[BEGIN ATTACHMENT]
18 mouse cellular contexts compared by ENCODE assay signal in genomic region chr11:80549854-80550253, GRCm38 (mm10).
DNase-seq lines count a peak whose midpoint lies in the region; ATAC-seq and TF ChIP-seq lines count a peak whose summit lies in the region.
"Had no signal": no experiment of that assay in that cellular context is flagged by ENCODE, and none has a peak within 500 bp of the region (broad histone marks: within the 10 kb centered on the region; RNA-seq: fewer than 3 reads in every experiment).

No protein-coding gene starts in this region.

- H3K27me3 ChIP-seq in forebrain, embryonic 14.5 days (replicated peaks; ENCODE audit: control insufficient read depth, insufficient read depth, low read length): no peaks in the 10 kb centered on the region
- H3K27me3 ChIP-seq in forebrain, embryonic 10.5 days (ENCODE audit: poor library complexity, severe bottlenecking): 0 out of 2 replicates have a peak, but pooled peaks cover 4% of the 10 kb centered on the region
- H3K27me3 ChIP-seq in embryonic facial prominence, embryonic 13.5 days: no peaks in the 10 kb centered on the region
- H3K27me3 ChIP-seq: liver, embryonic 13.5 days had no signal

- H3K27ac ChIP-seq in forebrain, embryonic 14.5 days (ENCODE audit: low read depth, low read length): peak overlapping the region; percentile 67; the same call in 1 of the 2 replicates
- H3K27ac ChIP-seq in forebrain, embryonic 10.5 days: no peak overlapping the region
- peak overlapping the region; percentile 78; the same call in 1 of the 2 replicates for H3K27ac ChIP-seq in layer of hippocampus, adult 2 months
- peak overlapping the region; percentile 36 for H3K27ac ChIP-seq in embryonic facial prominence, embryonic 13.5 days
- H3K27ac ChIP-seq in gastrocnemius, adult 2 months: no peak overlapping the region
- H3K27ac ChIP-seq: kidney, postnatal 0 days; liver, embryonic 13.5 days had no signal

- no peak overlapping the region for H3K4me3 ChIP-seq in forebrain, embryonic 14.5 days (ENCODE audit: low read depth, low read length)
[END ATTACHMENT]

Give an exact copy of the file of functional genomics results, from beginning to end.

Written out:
18 mouse cellular contexts compared by ENCODE assay signal in genomic region chr11:80549854-80550253, GRCm38 (mm10).
DNase-seq lines count a peak whose midpoint lies in the region; ATAC-seq and TF ChIP-seq lines count a peak whose summit lies in the region.
"Had no signal": no experiment of that assay in that cellular context is flagged by ENCODE, and none has a peak within 500 bp of the region (broad histone marks: within the 10 kb centered on the region; RNA-seq: fewer than 3 reads in every experiment).

No protein-coding gene starts in this region.

- H3K27me3 ChIP-seq in forebrain, embryonic 14.5 days (replicated peaks; ENCODE audit: control insufficient read depth, insufficient read depth, low read length): no peaks in the 10 kb centered on the region
- H3K27me3 ChIP-seq in forebrain, embryonic 10.5 days (ENCODE audit: poor library complexity, severe bottlenecking): 0 out of 2 replicates have a peak, but pooled peaks cover 4% of the 10 kb centered on the region
- H3K27me3 ChIP-seq in embryonic facial prominence, embryonic 13.5 days: no peaks in the 10 kb centered on the region
- H3K27me3 ChIP-seq: liver, embryonic 13.5 days had no signal

- H3K27ac ChIP-seq in forebrain, embryonic 14.5 days (ENCODE audit: low read depth, low read length): peak overlapping the region; percentile 67; the same call in 1 of the 2 replicates
- H3K27ac ChIP-seq in forebrain, embryonic 10.5 days: no peak overlapping the region
- peak overlapping the region; percentile 78; the same call in 1 of the 2 replicates for H3K27ac ChIP-seq in layer of hippocampus, adult 2 months
- peak overlapping the region; percentile 36 for H3K27ac ChIP-seq in embryonic facial prominence, embryonic 13.5 days
- H3K27ac ChIP-seq in gastrocnemius, adult 2 months: no peak overlapping the region
- H3K27ac ChIP-seq: kidney, postnatal 0 days; liver, embryonic 13.5 days had no signal

- no peak overlapping the region for H3K4me3 ChIP-seq in forebrain, embryonic 14.5 days (ENCODE audit: low read depth, low read length)